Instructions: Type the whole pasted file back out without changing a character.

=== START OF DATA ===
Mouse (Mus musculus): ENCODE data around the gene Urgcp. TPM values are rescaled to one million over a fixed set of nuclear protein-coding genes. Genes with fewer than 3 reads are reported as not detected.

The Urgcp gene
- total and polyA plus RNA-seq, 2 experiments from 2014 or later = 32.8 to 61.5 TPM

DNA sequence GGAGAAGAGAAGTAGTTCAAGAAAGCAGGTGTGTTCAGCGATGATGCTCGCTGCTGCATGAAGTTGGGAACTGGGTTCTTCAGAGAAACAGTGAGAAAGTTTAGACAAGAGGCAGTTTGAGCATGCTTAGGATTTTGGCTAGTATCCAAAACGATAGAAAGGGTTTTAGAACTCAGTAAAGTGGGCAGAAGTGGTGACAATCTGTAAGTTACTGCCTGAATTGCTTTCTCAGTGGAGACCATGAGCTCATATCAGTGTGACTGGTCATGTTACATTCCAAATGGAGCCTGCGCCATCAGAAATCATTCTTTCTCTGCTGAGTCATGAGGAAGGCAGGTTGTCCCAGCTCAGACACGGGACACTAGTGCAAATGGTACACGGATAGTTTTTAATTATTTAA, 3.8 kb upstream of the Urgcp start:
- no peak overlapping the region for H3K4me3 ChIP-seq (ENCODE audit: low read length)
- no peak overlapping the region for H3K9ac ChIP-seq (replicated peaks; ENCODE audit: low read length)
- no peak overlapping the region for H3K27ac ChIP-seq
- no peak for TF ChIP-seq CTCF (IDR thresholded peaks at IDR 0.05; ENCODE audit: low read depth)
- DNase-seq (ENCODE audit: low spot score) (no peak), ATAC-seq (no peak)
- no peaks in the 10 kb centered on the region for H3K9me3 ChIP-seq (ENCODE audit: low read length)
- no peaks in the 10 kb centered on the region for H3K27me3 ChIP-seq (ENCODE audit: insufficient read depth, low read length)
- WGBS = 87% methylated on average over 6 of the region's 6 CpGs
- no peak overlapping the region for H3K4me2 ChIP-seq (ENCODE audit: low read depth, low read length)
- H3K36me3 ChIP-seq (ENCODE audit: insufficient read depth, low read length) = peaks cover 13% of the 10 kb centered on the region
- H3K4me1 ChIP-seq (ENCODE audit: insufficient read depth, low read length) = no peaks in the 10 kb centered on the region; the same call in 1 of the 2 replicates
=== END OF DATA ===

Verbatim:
Mouse (Mus musculus): ENCODE data around the gene Urgcp. TPM values are rescaled to one million over a fixed set of nuclear protein-coding genes. Genes with fewer than 3 reads are reported as not detected.

The Urgcp gene
- total and polyA plus RNA-seq, 2 experiments from 2014 or later = 32.8 to 61.5 TPM

DNA sequence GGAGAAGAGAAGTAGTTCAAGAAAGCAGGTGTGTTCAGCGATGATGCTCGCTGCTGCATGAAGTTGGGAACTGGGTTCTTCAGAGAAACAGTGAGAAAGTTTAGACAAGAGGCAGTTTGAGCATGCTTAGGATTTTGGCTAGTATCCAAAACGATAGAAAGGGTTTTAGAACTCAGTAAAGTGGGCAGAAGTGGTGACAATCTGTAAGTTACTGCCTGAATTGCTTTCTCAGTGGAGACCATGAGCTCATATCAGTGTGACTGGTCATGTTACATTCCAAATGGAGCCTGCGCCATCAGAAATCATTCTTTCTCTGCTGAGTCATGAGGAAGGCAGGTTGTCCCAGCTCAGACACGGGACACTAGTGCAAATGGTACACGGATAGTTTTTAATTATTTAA, 3.8 kb upstream of the Urgcp start:
- no peak overlapping the region for H3K4me3 ChIP-seq (ENCODE audit: low read length)
- no peak overlapping the region for H3K9ac ChIP-seq (replicated peaks; ENCODE audit: low read length)
- no peak overlapping the region for H3K27ac ChIP-seq
- no peak for TF ChIP-seq CTCF (IDR thresholded peaks at IDR 0.05; ENCODE audit: low read depth)
- DNase-seq (ENCODE audit: low spot score) (no peak), ATAC-seq (no peak)
- no peaks in the 10 kb centered on the region for H3K9me3 ChIP-seq (ENCODE audit: low read length)
- no peaks in the 10 kb centered on the region for H3K27me3 ChIP-seq (ENCODE audit: insufficient read depth, low read length)
- WGBS = 87% methylated on average over 6 of the region's 6 CpGs
- no peak overlapping the region for H3K4me2 ChIP-seq (ENCODE audit: low read depth, low read length)
- H3K36me3 ChIP-seq (ENCODE audit: insufficient read depth, low read length) = peaks cover 13% of the 10 kb centered on the region
- H3K4me1 ChIP-seq (ENCODE audit: insufficient read depth, low read length) = no peaks in the 10 kb centered on the region; the same call in 1 of the 2 replicates